Thursday, March 08, 2007

Questions from the Methodist

Is wealth compatible with the Christian faith?
Yes of course. While wealth can be a spiritual stumbling block, it can also be spiritually liberating. Solomon's proverbs give a very favorable impression of wealth. He takes the stance that rich people have more choices and effectively more freedom than the poor who must scrounge for their next meal and compromise their morals in order feed themselves or their family.

But money must not be your true love. You cannot allow it to be your God. Money is a thing and a gift given to us by God as a resource to use for his glory.

from Michael Spencer:
In my Baptist upbringing, we were frequently told that weekly communion turned the supper into a meaningless, rote ritual. Roman Catholics and those in the “Disciples of Christ” churches were examples. Of course, this same standard didn’t seem to apply to preaching, the offering, choir specials, hymns and, of course, the offering. It is was always obvious to me that the kinds of demeaning language used in describing frequent communion was not rooted in the Bible, but is simple prejudice: we don’t want to be like the Catholics.
I'm not a Southern Baptist. I don't think I could be. Among other things I drink too much. "Too much" meaning that I actually had a beer sometime before Christmas (mmm, Yeungling) and I have had the same bottle of Glenlivet in my possession since I was in Graduate School. Oh and the whole married to a Jew thing. Might be an issue.

Anyway, it is my understanding that the reason most Protestant denominations do not hold communion weekly has much more to do with organizational and traditional issues than anything theological. My current church holds communion the first Sunday of the month, but way back when I was PCA I think it was quarterly.

This whole thing got start because at many times in church history, there haven't been enough ministers to go around. The colonial period. The westward expansion. Even now some denominations like the Methodists are having trouble meeting their staffing needs. Many denominations solved this by having ministers "ride the circuit" to several churches. You had communion when you had a minister in town, otherwise not. Depending on the size of the circuit this meant you probably wouldn't have communion more than once a month and sometimes it was a lot longer than that depending on staffing and geography. Even though a lot of churches now have their own pastors, they rarely have communion more than once a month. Why? Well because once a month was good enough back in grandpa's day... etc. The exception became common and then became the new norm.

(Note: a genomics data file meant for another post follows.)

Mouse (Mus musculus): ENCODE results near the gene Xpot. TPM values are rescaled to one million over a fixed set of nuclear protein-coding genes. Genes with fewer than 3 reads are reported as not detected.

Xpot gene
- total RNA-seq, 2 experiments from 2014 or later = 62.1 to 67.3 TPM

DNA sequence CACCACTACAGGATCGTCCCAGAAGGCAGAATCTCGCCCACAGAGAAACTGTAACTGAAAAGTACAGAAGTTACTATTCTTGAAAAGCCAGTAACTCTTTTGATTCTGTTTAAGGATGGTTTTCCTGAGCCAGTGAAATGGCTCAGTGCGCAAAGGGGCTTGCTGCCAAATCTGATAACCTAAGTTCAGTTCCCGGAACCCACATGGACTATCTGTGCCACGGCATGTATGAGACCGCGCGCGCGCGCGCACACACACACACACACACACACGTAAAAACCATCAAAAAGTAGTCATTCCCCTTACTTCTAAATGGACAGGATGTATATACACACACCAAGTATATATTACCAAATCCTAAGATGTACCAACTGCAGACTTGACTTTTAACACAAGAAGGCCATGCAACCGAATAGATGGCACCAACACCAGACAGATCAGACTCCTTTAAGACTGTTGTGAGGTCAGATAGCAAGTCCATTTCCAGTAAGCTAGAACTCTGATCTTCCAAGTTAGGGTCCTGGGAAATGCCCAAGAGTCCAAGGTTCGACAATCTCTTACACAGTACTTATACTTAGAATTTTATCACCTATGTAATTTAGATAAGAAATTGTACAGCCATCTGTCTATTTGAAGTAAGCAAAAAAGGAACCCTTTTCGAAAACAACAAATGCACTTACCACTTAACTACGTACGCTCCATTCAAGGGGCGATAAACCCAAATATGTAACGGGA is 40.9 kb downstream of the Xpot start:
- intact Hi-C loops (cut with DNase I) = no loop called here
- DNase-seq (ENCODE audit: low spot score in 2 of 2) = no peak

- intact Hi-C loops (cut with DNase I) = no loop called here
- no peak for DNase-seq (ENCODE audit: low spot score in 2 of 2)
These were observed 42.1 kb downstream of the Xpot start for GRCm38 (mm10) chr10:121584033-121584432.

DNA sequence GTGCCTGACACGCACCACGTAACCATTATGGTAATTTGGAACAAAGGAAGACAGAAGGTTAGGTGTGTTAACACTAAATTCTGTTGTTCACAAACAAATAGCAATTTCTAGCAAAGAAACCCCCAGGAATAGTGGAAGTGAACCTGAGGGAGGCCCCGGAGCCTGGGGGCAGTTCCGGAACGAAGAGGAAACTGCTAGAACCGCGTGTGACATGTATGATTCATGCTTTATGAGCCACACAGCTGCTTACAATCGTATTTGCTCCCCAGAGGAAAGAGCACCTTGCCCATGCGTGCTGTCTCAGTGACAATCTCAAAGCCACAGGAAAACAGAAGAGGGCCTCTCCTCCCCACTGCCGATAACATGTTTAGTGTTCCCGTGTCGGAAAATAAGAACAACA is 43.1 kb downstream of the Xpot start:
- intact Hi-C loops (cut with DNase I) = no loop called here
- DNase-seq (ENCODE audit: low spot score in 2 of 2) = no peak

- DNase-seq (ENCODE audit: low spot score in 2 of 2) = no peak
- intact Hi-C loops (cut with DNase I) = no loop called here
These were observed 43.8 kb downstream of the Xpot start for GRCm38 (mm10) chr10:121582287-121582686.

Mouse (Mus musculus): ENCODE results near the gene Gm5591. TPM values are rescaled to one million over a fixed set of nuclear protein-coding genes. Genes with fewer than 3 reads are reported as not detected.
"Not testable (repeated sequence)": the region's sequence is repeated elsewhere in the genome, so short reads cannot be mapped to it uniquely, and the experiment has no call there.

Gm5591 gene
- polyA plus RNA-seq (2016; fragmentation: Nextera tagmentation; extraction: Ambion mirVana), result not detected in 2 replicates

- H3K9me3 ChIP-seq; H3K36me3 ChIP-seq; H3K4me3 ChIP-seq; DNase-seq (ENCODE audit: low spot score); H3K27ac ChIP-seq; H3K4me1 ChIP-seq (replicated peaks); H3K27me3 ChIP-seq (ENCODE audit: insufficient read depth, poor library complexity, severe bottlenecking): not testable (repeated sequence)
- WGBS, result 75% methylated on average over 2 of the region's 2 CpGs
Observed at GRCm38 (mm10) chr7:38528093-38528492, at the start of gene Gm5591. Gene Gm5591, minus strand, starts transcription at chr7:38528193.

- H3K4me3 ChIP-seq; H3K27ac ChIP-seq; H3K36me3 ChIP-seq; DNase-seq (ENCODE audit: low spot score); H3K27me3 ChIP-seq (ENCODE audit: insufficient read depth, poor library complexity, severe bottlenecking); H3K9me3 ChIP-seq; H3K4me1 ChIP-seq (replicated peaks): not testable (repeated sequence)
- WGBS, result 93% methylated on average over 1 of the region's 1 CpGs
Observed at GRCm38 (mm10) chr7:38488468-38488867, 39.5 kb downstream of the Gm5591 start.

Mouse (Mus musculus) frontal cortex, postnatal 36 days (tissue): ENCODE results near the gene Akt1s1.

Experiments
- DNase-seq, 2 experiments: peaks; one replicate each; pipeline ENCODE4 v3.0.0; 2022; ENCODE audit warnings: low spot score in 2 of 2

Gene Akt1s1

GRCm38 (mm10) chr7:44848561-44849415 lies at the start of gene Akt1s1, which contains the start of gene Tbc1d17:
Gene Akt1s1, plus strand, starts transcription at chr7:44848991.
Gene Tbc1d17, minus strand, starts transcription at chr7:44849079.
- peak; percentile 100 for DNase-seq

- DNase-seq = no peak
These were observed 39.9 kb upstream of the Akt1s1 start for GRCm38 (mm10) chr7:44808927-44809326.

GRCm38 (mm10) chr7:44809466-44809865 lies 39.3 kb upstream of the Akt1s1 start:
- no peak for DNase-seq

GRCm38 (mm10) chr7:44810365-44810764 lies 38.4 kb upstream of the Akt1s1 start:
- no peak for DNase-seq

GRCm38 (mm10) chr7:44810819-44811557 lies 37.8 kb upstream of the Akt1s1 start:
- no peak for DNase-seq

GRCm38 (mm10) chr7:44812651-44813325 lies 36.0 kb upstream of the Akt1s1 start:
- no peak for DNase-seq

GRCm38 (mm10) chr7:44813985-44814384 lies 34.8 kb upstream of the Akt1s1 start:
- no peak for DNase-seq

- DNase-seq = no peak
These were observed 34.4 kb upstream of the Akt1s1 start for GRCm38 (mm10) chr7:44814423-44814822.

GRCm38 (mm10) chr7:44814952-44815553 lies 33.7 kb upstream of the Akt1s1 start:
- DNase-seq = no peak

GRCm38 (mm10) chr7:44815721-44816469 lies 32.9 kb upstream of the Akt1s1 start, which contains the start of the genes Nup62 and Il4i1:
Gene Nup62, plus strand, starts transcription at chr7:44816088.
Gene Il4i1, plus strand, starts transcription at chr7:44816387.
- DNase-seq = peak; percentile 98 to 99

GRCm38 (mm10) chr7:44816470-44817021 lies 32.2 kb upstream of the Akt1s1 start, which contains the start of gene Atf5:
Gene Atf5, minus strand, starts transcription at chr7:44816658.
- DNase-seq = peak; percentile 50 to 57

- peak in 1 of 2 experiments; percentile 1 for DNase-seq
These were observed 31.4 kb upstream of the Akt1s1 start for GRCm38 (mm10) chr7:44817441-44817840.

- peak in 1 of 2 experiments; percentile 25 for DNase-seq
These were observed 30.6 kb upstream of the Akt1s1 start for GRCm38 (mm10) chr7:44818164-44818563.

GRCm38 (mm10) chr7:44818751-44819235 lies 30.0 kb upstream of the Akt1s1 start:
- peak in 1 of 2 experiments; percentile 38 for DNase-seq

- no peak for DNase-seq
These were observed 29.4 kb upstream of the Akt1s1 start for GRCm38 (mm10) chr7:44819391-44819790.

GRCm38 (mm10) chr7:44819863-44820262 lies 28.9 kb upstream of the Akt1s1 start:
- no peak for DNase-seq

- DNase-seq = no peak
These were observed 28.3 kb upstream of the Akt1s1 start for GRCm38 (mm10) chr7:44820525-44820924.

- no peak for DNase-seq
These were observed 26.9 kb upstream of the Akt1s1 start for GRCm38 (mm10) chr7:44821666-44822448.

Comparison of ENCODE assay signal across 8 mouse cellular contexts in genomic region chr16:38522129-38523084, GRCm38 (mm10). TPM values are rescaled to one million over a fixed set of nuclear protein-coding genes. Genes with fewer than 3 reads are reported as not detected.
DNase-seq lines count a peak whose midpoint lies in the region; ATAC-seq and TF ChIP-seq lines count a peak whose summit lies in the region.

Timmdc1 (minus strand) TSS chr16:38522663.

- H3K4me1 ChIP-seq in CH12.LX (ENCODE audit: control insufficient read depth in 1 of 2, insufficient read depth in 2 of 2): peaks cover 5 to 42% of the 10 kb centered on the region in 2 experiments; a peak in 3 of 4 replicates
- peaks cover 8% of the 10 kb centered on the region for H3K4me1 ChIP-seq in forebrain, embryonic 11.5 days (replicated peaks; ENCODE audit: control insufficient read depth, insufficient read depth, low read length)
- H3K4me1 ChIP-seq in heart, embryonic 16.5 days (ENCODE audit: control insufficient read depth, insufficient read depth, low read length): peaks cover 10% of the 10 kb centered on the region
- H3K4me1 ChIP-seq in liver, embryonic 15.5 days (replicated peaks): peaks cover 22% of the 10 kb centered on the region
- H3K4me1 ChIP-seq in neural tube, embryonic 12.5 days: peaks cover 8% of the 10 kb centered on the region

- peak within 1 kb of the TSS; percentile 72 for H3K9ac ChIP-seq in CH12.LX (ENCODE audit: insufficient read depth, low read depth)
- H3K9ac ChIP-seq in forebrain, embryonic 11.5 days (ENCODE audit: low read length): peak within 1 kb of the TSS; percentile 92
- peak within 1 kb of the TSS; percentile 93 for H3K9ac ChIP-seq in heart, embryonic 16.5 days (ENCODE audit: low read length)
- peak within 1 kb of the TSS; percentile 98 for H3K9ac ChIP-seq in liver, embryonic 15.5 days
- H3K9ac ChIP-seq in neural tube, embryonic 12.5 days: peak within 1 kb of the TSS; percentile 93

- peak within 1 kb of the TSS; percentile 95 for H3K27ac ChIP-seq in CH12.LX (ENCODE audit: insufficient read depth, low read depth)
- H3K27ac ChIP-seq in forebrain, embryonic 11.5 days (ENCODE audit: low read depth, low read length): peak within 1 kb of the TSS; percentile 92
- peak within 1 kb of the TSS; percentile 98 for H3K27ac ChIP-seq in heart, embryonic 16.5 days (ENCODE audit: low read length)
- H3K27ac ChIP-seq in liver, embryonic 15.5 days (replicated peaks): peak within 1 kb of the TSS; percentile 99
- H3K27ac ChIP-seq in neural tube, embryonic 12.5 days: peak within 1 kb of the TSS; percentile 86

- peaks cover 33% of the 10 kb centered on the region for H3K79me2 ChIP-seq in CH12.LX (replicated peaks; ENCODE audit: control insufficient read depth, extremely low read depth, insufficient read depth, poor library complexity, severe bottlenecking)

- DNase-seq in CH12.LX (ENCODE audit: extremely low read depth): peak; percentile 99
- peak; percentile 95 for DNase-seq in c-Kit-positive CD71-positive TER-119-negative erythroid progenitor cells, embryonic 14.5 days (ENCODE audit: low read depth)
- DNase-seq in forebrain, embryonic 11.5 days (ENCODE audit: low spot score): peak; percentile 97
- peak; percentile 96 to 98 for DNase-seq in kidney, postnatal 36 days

In short, our communion schedule is more about liturgical tradition than any theological reasoning.

Frankly, modern Protestant practice kind of stinks. The Christian sacrament of Communion harkens back to the Jewish sabbath ceremonies of breaking bread and sharing wine. While you may thing that this is a Passover activity, in fact an observant Jewish family will share the bread and wine once a week on the sabbath. I actually enjoy this part of the Friday dinner with Amy's family a lot, even though the prayers are in Hebrew and therefore completely unintelligible to me. It seems to me that a more frequent observance of Christian Communion wouldn't hurt anything (unless people are partaking improperly of course) and may serve to strengthen the bonds of the Church with God and with each other.

Jeff, how would you distinguish between a person living in luxury whose wealth is a stumbling block from a person living in luxury whose wealth is not a stumbling block?
By how they use their money of course. When you look at lessons like the Parable of the Talents, inequality in wealth or ability isn't necessarily a bad thing. What is bad is using that wealth or ability unwisely or inappropriately.

Don't be a glutton. Don't be a miser. Don't squander it. And above all be humble. You have been given much by God, so you must invest much for God. Invest in the less fortunately by giving to charity or investing in businesses that can train them or employ them. Invest to improve everyone's quality of life. If you have enough money to be comfortable, then do not be afraid to be generous.

But ultimately, and here is the tough part for a lot of Christians, we may not be able to tell. Just as ultimately it is God's money, so ultimately it is also God who judges who was the good servant and who buried the money in the ground. Not me and not you. And perhaps, as good Christians, we should remember that. The person you are most capable of judging is yourself. Think how you are using what God has given you. Take the plank from your own eye first and don't worry about what other people are doing. Have faith, God will sort them out soon enough.

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